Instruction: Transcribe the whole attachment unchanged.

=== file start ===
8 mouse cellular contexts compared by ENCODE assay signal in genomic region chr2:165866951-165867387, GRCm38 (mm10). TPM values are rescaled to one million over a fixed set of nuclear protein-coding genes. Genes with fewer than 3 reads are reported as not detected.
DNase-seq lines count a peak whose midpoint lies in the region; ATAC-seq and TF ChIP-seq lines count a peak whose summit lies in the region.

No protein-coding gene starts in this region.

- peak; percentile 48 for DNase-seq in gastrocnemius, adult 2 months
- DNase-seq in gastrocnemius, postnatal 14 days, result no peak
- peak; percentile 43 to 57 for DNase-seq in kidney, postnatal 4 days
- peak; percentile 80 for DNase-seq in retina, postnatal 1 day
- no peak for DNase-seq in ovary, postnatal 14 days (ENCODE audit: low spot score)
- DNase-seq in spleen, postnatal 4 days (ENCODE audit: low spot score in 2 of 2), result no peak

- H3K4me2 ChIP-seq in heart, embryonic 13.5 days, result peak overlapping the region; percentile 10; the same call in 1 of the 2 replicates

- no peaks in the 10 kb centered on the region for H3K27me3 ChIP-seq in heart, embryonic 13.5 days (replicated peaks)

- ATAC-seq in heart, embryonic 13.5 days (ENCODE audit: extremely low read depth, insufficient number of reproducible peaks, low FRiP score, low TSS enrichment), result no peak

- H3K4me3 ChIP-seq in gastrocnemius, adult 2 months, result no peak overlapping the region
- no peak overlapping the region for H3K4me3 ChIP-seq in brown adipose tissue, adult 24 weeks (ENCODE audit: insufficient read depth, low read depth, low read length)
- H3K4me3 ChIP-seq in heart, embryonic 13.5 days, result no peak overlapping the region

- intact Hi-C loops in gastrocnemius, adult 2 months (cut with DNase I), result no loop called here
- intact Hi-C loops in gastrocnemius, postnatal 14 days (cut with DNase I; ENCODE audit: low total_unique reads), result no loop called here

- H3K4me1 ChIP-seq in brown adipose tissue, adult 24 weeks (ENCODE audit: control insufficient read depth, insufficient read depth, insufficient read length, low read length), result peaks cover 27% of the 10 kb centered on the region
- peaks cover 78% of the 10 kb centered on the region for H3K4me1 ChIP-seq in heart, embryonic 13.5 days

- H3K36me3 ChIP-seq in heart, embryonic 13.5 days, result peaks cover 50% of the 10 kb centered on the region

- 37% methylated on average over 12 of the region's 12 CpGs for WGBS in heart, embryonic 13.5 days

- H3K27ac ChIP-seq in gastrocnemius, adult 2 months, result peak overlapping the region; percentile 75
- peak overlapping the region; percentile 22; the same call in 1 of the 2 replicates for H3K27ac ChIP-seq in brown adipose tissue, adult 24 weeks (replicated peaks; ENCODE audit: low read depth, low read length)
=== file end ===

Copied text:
8 mouse cellular contexts compared by ENCODE assay signal in genomic region chr2:165866951-165867387, GRCm38 (mm10). TPM values are rescaled to one million over a fixed set of nuclear protein-coding genes. Genes with fewer than 3 reads are reported as not detected.
DNase-seq lines count a peak whose midpoint lies in the region; ATAC-seq and TF ChIP-seq lines count a peak whose summit lies in the region.

No protein-coding gene starts in this region.

- peak; percentile 48 for DNase-seq in gastrocnemius, adult 2 months
- DNase-seq in gastrocnemius, postnatal 14 days, result no peak
- peak; percentile 43 to 57 for DNase-seq in kidney, postnatal 4 days
- peak; percentile 80 for DNase-seq in retina, postnatal 1 day
- no peak for DNase-seq in ovary, postnatal 14 days (ENCODE audit: low spot score)
- DNase-seq in spleen, postnatal 4 days (ENCODE audit: low spot score in 2 of 2), result no peak

- H3K4me2 ChIP-seq in heart, embryonic 13.5 days, result peak overlapping the region; percentile 10; the same call in 1 of the 2 replicates

- no peaks in the 10 kb centered on the region for H3K27me3 ChIP-seq in heart, embryonic 13.5 days (replicated peaks)

- ATAC-seq in heart, embryonic 13.5 days (ENCODE audit: extremely low read depth, insufficient number of reproducible peaks, low FRiP score, low TSS enrichment), result no peak

- H3K4me3 ChIP-seq in gastrocnemius, adult 2 months, result no peak overlapping the region
- no peak overlapping the region for H3K4me3 ChIP-seq in brown adipose tissue, adult 24 weeks (ENCODE audit: insufficient read depth, low read depth, low read length)
- H3K4me3 ChIP-seq in heart, embryonic 13.5 days, result no peak overlapping the region

- intact Hi-C loops in gastrocnemius, adult 2 months (cut with DNase I), result no loop called here
- intact Hi-C loops in gastrocnemius, postnatal 14 days (cut with DNase I; ENCODE audit: low total_unique reads), result no loop called here

- H3K4me1 ChIP-seq in brown adipose tissue, adult 24 weeks (ENCODE audit: control insufficient read depth, insufficient read depth, insufficient read length, low read length), result peaks cover 27% of the 10 kb centered on the region
- peaks cover 78% of the 10 kb centered on the region for H3K4me1 ChIP-seq in heart, embryonic 13.5 days

- H3K36me3 ChIP-seq in heart, embryonic 13.5 days, result peaks cover 50% of the 10 kb centered on the region

- 37% methylated on average over 12 of the region's 12 CpGs for WGBS in heart, embryonic 13.5 days

- H3K27ac ChIP-seq in gastrocnemius, adult 2 months, result peak overlapping the region; percentile 75
- peak overlapping the region; percentile 22; the same call in 1 of the 2 replicates for H3K27ac ChIP-seq in brown adipose tissue, adult 24 weeks (replicated peaks; ENCODE audit: low read depth, low read length)